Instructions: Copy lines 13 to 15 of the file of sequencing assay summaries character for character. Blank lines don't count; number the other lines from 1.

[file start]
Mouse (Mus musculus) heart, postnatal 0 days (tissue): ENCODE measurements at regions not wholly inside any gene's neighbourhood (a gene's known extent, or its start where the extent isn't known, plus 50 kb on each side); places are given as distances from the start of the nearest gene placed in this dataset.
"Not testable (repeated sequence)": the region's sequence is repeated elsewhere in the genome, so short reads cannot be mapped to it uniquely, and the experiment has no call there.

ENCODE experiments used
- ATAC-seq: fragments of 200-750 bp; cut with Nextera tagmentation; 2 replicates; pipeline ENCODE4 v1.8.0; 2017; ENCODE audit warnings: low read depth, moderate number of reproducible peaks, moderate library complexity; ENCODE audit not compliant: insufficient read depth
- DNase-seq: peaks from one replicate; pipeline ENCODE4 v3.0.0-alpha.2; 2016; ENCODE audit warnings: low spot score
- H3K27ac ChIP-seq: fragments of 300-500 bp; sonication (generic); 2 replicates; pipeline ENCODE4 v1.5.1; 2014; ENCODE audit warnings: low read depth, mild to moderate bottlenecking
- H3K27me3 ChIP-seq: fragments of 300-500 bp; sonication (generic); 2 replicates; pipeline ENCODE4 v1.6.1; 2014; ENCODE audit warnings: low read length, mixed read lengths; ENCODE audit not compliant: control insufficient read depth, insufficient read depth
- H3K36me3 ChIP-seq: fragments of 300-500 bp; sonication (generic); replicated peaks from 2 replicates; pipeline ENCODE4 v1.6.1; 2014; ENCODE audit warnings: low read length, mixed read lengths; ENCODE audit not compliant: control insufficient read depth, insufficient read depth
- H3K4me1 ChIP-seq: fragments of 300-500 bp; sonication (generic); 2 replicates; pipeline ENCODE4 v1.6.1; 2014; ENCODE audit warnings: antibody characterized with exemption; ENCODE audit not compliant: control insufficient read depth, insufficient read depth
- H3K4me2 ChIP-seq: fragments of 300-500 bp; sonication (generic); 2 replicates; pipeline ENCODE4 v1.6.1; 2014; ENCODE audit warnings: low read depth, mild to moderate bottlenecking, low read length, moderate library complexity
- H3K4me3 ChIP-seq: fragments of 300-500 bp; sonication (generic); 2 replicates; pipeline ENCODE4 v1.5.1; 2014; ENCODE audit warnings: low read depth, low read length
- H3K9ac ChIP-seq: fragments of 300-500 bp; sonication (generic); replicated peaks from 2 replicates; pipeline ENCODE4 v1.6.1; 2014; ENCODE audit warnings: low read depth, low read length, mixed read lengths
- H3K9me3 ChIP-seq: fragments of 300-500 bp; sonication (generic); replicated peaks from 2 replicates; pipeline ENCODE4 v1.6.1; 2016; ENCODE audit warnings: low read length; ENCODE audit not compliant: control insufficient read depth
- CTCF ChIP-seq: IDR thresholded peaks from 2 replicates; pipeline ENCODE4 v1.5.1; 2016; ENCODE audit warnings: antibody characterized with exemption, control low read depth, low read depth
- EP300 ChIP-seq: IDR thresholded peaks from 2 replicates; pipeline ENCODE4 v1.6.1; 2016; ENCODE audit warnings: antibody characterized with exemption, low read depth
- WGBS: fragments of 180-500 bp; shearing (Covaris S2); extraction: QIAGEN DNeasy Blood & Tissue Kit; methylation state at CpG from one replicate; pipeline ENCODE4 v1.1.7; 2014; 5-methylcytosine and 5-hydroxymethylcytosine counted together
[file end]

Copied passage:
- H3K9me3 ChIP-seq: fragments of 300-500 bp; sonication (generic); replicated peaks from 2 replicates; pipeline ENCODE4 v1.6.1; 2016; ENCODE audit warnings: low read length; ENCODE audit not compliant: control insufficient read depth
- CTCF ChIP-seq: IDR thresholded peaks from 2 replicates; pipeline ENCODE4 v1.5.1; 2016; ENCODE audit warnings: antibody characterized with exemption, control low read depth, low read depth
- EP300 ChIP-seq: IDR thresholded peaks from 2 replicates; pipeline ENCODE4 v1.6.1; 2016; ENCODE audit warnings: antibody characterized with exemption, low read depth